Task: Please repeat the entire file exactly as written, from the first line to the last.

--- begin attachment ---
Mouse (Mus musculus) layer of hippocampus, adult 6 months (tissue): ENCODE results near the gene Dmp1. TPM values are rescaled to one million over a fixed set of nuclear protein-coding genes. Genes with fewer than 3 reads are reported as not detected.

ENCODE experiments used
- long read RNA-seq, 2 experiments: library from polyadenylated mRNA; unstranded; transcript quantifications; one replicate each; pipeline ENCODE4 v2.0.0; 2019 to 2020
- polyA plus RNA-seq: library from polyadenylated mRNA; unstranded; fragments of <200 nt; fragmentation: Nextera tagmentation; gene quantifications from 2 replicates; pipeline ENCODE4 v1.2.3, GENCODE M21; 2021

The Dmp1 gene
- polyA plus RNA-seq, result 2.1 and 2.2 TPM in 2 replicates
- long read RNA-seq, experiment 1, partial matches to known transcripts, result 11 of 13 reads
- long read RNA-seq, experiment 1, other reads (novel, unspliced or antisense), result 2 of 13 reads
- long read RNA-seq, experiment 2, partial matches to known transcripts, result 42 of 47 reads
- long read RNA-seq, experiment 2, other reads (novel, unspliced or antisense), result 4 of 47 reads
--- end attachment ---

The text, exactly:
Mouse (Mus musculus) layer of hippocampus, adult 6 months (tissue): ENCODE results near the gene Dmp1. TPM values are rescaled to one million over a fixed set of nuclear protein-coding genes. Genes with fewer than 3 reads are reported as not detected.

ENCODE experiments used
- long read RNA-seq, 2 experiments: library from polyadenylated mRNA; unstranded; transcript quantifications; one replicate each; pipeline ENCODE4 v2.0.0; 2019 to 2020
- polyA plus RNA-seq: library from polyadenylated mRNA; unstranded; fragments of <200 nt; fragmentation: Nextera tagmentation; gene quantifications from 2 replicates; pipeline ENCODE4 v1.2.3, GENCODE M21; 2021

The Dmp1 gene
- polyA plus RNA-seq, result 2.1 and 2.2 TPM in 2 replicates
- long read RNA-seq, experiment 1, partial matches to known transcripts, result 11 of 13 reads
- long read RNA-seq, experiment 1, other reads (novel, unspliced or antisense), result 2 of 13 reads
- long read RNA-seq, experiment 2, partial matches to known transcripts, result 42 of 47 reads
- long read RNA-seq, experiment 2, other reads (novel, unspliced or antisense), result 4 of 47 reads